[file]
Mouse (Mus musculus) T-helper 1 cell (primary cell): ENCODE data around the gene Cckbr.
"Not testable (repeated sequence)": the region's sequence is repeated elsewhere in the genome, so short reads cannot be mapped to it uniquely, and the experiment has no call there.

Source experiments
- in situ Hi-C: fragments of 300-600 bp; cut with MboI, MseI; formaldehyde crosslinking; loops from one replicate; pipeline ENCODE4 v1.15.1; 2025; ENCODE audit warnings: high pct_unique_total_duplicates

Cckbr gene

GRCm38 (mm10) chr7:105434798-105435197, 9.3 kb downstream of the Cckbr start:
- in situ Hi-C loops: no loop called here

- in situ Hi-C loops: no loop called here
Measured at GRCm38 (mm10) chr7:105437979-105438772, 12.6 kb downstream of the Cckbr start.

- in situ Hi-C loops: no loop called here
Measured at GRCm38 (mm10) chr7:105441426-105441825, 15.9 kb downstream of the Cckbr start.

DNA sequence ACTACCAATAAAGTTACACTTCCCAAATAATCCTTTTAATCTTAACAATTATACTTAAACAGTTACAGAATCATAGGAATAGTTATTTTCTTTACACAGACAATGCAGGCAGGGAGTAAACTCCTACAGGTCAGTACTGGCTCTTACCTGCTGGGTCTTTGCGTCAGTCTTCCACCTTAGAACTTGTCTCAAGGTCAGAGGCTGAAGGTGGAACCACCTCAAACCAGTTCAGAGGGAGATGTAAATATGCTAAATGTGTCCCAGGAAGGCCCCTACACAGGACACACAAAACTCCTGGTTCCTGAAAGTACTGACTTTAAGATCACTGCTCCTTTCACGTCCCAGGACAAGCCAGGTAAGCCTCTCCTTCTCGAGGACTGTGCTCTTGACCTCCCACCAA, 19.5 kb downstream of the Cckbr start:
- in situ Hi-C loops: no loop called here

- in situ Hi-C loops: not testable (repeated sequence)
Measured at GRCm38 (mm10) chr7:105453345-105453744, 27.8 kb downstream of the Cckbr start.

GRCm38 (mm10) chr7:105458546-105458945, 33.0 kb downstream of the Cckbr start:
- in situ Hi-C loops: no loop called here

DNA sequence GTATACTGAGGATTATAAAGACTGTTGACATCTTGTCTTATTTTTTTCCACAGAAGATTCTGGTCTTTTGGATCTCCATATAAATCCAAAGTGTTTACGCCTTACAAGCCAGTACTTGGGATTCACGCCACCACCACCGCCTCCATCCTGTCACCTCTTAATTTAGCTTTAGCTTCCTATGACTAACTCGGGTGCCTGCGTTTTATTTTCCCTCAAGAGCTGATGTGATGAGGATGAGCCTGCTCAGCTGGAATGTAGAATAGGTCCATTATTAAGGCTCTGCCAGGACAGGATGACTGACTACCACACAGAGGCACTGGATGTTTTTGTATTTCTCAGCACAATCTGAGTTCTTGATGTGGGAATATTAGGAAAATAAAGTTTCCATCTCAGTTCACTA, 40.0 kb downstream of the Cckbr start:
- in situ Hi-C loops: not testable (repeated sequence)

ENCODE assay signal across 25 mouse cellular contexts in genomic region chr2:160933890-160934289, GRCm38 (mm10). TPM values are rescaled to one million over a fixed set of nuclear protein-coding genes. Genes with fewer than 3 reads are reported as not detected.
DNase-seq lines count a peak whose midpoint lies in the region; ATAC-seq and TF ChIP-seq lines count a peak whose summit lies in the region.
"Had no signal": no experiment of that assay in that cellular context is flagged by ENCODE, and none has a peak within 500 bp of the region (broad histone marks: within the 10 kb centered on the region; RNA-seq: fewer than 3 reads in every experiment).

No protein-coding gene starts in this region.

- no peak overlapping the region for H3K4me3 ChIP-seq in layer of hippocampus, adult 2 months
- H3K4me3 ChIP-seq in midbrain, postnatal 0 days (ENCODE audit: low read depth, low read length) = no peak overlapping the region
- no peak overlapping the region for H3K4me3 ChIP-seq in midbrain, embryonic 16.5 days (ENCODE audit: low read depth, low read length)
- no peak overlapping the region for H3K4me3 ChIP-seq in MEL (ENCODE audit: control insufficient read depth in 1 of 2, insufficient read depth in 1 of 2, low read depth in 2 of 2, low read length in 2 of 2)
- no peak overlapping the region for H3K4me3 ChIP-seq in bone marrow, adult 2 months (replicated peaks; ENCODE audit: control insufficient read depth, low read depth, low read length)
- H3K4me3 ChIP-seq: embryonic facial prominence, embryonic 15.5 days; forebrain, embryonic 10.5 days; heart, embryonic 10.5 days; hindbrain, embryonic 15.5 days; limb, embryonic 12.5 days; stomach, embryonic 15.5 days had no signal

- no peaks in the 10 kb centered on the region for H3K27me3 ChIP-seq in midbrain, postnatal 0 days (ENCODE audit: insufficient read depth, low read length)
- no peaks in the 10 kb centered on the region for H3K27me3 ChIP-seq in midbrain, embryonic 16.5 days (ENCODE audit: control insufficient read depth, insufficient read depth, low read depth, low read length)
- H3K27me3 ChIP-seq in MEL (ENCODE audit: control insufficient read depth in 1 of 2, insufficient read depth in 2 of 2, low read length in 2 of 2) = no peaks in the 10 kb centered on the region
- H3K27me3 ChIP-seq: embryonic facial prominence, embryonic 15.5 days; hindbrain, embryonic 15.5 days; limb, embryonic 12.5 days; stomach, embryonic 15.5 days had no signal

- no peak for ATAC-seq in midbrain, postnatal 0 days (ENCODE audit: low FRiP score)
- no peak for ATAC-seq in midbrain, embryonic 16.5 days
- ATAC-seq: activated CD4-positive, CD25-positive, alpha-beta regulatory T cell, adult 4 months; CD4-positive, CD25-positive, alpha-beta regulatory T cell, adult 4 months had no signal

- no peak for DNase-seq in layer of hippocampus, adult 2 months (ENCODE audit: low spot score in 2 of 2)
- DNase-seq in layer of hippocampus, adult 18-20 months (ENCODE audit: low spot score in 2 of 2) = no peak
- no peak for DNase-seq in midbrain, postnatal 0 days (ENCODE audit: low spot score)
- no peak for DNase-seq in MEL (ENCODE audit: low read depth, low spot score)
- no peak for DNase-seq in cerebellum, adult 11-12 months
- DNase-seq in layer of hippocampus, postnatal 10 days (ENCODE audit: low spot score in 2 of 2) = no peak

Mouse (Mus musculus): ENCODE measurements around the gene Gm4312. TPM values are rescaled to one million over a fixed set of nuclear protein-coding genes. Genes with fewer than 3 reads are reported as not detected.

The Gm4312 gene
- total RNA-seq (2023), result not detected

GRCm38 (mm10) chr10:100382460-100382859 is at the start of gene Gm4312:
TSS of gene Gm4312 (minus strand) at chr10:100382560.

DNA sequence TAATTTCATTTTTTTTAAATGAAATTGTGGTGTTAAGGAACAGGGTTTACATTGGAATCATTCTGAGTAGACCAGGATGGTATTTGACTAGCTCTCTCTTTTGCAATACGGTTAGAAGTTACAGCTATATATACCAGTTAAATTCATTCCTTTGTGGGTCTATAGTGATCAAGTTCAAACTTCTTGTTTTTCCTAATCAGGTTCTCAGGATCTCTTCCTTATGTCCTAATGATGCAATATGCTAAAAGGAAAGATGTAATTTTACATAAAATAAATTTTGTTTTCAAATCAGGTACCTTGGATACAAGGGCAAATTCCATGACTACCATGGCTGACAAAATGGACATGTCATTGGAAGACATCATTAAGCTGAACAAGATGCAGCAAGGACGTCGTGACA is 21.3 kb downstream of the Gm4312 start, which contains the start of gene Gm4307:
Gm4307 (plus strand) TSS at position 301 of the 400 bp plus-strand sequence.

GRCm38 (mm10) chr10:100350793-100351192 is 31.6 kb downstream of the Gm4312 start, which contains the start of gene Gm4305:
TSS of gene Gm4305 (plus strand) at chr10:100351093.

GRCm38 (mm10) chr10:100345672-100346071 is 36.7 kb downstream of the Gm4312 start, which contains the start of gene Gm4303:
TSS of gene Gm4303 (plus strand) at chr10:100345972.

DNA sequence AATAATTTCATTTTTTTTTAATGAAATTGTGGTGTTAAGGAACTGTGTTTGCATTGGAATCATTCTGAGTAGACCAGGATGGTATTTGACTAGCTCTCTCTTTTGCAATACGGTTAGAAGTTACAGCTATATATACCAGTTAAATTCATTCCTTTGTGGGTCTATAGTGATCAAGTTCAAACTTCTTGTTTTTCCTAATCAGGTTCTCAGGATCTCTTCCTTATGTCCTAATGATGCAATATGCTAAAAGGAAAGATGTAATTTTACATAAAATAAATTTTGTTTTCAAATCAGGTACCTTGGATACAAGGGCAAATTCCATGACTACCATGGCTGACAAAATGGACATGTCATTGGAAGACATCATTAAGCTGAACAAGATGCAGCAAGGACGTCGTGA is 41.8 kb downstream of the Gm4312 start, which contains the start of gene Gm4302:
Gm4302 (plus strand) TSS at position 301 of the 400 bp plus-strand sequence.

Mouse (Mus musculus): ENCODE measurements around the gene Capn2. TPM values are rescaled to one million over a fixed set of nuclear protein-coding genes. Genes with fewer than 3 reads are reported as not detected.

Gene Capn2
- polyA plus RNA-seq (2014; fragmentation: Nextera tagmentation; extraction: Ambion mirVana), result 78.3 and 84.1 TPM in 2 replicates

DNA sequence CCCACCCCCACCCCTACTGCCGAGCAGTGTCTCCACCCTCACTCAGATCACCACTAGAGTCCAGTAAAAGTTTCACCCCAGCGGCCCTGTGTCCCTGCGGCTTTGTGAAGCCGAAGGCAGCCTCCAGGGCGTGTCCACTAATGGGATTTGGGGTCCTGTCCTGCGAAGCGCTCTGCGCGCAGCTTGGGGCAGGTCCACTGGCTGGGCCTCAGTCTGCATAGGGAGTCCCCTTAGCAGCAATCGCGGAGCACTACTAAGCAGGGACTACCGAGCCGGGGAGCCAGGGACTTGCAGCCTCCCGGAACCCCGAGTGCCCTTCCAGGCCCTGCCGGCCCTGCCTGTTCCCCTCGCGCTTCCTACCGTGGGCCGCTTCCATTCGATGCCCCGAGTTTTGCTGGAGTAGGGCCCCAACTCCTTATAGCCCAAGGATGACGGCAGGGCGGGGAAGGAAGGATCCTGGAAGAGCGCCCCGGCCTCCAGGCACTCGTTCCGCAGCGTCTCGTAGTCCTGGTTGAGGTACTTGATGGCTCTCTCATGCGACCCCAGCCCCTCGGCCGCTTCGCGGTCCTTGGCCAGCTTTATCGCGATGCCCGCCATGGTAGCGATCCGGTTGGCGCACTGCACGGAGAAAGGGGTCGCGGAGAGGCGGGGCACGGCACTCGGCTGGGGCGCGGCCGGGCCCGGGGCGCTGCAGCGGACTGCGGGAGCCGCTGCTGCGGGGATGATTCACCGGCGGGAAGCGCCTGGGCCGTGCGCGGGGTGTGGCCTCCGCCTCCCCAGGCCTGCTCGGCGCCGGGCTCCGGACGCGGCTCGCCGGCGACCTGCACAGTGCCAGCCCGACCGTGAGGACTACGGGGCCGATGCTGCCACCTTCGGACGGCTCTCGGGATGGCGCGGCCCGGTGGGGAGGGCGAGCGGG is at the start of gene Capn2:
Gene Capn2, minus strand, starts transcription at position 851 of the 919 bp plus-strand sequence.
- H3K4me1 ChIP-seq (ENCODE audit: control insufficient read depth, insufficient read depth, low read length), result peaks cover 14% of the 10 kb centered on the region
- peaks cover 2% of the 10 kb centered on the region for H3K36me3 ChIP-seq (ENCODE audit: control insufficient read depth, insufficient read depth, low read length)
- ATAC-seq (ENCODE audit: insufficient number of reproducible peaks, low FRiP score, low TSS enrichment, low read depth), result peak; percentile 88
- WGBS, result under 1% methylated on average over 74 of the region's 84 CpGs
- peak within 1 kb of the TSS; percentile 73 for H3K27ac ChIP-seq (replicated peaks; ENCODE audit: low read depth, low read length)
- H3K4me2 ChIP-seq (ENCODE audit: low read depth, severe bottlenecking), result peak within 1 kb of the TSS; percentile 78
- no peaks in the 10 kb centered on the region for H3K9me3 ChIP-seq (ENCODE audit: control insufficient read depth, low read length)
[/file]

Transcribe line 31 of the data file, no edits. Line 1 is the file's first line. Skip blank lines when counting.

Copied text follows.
- no peaks in the 10 kb centered on the region for H3K27me3 ChIP-seq in midbrain, embryonic 16.5 days (ENCODE audit: control insufficient read depth, insufficient read depth, low read depth, low read length)